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Utilities Tycoons (1899)
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Utility Tycoons NEW
A rather little known but significant part of the
history of great American fortunes of the Gilded Age is related to the
United States’ public utilities : its telegraph and telephone lines,
street railways as well as gas and electricity infrastructures. These
businesses, which in many countries started as, or soon after their
beginnings became, government owned and operated enterprises, were the
basis of several huge private fortunes in the United States of America.
Called “public utilities” because of their general
usefulness to the public at large, these businesses invariably depended on
franchises from local, state or sometimes even the Federal government, for
the rights-of-way and other uses of the public domain. As in the case of
the railroads, such dependency on government franchises enticed the
promoters of public utility enterprises to cultivate at best close
relationships to public officials, and more often than not, to dispense
outright bribes or other forms of pecuniary generosity to the latter.
Public utility enterprises were not invented during
the Gilded Age. With the appearance of the first large cities, the needs
for sanitary amenities, notably clean water distribution and the disposal
of waste, became a rising preoccupation of public officials. The first
horse drawn street railway appeared in New York City as early as 1832 and
magnetic telegraph communication developed rapidly after its first
application between Washington and Baltimore by Samuel F. B. Morse (and
others) in 1844.
But like in the case of railroads and industrial
enterprises, the heydays of growth and concentration of America’s public
utilities occurred during the Gilded Age, triggered by population growth
and the development of the US capital markets.
Continued as Chapter 12 “Utility
at “A Classification of American
New thematic list
Utilities Tycoons (1899)
new thematic list
Public Utilities Tycoons (1899) at
Encyclopedia of American Wealth
to Chapter 12 about the entrepreneurs and financiers
who set up and consolidated America’s telegraph and telephone lines,
city street railways as well as gas and electricity plants and
The list contains names, estimated fortunes and
some details on their assets of 100 among the wealthiest public utility
magnates at the turn of the (Twentieth) century. Many of these
capitalists were engaged in other businesses, either before or after
making a sizeable part of their fortunes with public utilities. Some
people on the list are heirs to public utility tycoons who had already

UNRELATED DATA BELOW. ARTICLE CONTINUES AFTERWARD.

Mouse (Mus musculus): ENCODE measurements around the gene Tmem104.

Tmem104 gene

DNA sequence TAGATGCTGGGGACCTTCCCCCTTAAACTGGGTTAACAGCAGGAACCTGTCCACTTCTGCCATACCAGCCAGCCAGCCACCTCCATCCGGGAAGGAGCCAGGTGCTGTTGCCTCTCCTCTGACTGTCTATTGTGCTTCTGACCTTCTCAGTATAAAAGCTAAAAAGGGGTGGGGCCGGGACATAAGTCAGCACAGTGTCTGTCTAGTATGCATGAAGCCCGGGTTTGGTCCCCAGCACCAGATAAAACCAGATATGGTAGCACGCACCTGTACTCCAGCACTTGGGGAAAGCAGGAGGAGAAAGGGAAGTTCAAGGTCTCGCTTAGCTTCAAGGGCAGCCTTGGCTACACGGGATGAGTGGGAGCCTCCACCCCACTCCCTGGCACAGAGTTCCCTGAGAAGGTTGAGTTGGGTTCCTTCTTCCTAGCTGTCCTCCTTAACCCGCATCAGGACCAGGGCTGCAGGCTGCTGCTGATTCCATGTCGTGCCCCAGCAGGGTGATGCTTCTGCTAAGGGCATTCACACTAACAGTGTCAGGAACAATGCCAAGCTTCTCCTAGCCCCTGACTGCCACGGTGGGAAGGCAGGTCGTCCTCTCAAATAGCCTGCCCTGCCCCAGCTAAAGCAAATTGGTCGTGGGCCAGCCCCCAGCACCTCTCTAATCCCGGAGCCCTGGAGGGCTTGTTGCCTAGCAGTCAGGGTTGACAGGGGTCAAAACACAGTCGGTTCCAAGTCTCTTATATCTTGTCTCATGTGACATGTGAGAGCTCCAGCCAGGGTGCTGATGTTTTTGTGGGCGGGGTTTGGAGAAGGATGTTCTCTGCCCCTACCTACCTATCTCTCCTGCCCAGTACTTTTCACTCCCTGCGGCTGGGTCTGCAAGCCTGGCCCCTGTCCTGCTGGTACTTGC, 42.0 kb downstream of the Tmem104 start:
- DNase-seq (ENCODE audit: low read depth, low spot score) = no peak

died and their estates distributed by 1899.
The list is headed by
Russell Sage, a Wall Street financier
and money lender, who was once sentenced to prison for usury and whose
fortune was closely tied to the one of
Jay Gould. If railroads were Sage (and
Gould’s) main business, their joint takeover of the Western Union
Telegraph Company in 1881 and their promotion of the Manhattan Elevated
Railway also made them first rate utility tycoons.
Mackay, the second on our list, was a member of the Irish
group of silver kings of the Comstock lode in Nevada (which also
‘Senator’ James Graham Fair,
James C. Flood and
William O’Brien). In 1883 he associated
with James Gordon Bennett jr to found the Commercial Cable Company and
thus entered the telegraph business on a grand scale. With his 80% stake
Mackay provided the money, while Bennett, who had inherited the New York
Herald from his father, was to contribute some of the business.
The most successful utility tycoons as a group was
doubtlessly the Street Railway Syndicate, including
P.A.B. Widener and
William L. Elkins from Philadelphia,
William C. Whitney and
Thomas Fortune Ryan from New York,
Anthony N. Brady and to a lesser extent Charles T. Yerkes
from Chicago. At the height of their power, these men not only
controlled the street railways of America’s major cities (Philadelphia,
New York, Chicago, Pittsburgh and Baltimore) but also acquired a
controlling minority the American Tobacco Trust.
Like with other wealth classification lists, the
thematic list Public Utilities Tycoons (1899) is in no way final but
just the first step in a process of updating our coverage of the wealthy
individuals and families of the Antebellum South. The wealth
classification lists of 1875 and 1900 have been updated at the occasion.
Other lists will follow.
Browse the thematic list
Utilities Tycoons (1899) or other wealth classification lists
(1650 to 1950) and read more about the wealthy Americans and wealthy
American families of the past at
"Encyclopedia of American Wealth
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